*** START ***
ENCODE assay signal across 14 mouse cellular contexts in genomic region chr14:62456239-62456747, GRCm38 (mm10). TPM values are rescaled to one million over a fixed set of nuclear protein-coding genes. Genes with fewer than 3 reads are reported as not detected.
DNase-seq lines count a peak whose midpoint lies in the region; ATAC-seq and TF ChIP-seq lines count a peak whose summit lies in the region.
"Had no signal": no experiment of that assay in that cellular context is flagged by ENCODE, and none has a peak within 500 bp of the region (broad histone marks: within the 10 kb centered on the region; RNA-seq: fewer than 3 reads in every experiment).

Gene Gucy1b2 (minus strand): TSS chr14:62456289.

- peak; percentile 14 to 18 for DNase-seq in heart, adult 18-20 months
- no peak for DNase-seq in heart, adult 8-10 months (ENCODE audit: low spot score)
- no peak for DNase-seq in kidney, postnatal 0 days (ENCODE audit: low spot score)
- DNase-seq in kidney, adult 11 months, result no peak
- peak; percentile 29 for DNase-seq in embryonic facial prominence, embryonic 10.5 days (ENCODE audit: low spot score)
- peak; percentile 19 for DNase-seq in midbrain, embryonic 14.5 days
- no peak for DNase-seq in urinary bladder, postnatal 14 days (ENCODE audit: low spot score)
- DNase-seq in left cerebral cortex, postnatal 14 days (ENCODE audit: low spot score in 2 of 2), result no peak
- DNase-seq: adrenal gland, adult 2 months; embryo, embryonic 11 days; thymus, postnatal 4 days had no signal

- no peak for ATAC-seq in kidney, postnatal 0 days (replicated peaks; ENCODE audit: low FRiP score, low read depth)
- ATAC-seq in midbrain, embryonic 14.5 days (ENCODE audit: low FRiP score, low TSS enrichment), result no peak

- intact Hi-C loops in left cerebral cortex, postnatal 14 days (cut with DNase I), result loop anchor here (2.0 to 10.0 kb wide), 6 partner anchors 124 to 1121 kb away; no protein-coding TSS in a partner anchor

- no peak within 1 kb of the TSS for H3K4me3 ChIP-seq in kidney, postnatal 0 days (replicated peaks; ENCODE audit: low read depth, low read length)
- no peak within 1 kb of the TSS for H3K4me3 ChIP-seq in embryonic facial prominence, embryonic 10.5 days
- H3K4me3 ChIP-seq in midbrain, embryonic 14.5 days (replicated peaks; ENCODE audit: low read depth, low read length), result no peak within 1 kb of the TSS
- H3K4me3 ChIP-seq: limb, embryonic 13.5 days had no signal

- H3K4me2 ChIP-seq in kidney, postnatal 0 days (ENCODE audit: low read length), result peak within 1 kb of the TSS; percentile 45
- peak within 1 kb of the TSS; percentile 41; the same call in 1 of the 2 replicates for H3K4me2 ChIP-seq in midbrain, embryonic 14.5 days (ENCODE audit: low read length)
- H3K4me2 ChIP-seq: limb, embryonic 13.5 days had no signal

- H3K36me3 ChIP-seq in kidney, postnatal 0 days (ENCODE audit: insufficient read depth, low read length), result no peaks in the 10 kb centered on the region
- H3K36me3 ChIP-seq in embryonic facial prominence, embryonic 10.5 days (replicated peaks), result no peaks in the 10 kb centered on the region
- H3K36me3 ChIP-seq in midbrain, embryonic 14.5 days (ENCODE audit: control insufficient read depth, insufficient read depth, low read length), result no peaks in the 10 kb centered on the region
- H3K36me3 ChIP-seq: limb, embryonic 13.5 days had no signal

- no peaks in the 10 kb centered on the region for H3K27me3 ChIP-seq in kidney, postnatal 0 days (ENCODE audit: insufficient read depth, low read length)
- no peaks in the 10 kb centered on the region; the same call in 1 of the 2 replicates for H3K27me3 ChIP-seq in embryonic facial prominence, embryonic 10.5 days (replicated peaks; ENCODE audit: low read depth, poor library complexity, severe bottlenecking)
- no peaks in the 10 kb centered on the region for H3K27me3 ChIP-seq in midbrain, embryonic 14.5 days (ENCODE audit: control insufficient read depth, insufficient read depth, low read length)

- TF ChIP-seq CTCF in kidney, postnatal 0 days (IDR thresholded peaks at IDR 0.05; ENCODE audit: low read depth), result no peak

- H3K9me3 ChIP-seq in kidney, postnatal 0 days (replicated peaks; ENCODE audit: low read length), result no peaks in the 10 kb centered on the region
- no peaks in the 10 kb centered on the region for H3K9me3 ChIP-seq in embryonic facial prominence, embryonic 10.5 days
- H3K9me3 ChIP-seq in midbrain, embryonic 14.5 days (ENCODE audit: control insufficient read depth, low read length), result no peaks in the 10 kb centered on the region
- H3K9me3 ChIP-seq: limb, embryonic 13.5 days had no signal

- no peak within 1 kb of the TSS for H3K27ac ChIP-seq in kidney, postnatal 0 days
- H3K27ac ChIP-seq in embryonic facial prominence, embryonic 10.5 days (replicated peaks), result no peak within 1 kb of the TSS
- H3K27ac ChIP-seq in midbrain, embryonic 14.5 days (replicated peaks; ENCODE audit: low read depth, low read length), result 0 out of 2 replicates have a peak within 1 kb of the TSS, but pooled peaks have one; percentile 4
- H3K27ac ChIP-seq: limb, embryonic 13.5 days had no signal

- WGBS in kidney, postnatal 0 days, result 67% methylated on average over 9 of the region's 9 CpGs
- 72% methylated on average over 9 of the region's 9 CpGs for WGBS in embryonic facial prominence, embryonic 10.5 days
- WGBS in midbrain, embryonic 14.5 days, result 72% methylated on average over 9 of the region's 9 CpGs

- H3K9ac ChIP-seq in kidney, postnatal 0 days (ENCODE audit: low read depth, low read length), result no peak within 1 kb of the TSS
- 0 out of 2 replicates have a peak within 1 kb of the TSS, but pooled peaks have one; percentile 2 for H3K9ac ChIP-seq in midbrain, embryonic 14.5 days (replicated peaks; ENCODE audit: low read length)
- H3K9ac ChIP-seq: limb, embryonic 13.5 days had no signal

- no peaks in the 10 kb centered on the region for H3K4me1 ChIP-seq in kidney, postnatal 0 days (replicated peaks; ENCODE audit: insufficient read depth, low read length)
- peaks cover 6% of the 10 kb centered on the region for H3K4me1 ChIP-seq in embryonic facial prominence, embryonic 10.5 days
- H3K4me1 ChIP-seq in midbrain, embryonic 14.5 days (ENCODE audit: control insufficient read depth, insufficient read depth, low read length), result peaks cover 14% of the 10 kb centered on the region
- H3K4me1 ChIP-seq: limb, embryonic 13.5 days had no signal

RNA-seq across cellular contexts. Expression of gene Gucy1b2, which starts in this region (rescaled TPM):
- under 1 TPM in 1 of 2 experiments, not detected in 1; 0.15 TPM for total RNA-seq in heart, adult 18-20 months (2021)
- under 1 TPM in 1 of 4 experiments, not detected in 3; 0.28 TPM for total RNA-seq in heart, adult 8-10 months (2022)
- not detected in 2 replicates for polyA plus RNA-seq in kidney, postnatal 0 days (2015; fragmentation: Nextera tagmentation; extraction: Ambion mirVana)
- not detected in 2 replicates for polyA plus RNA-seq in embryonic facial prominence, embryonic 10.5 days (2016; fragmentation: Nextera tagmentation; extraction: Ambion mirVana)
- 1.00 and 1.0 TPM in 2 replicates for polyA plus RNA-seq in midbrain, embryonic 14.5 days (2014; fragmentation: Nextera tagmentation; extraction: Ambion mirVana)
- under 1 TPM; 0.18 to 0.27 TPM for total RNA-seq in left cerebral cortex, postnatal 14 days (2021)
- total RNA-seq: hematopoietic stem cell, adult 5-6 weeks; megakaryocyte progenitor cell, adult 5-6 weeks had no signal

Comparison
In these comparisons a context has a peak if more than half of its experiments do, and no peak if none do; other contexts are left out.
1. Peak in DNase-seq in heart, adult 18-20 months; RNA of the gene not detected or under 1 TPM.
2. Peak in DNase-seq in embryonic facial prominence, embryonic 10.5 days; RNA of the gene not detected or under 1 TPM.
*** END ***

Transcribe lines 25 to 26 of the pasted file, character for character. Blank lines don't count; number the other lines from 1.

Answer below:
- H3K36me3 ChIP-seq in embryonic facial prominence, embryonic 10.5 days (replicated peaks), result no peaks in the 10 kb centered on the region
- H3K36me3 ChIP-seq in midbrain, embryonic 14.5 days (ENCODE audit: control insufficient read depth, insufficient read depth, low read length), result no peaks in the 10 kb centered on the region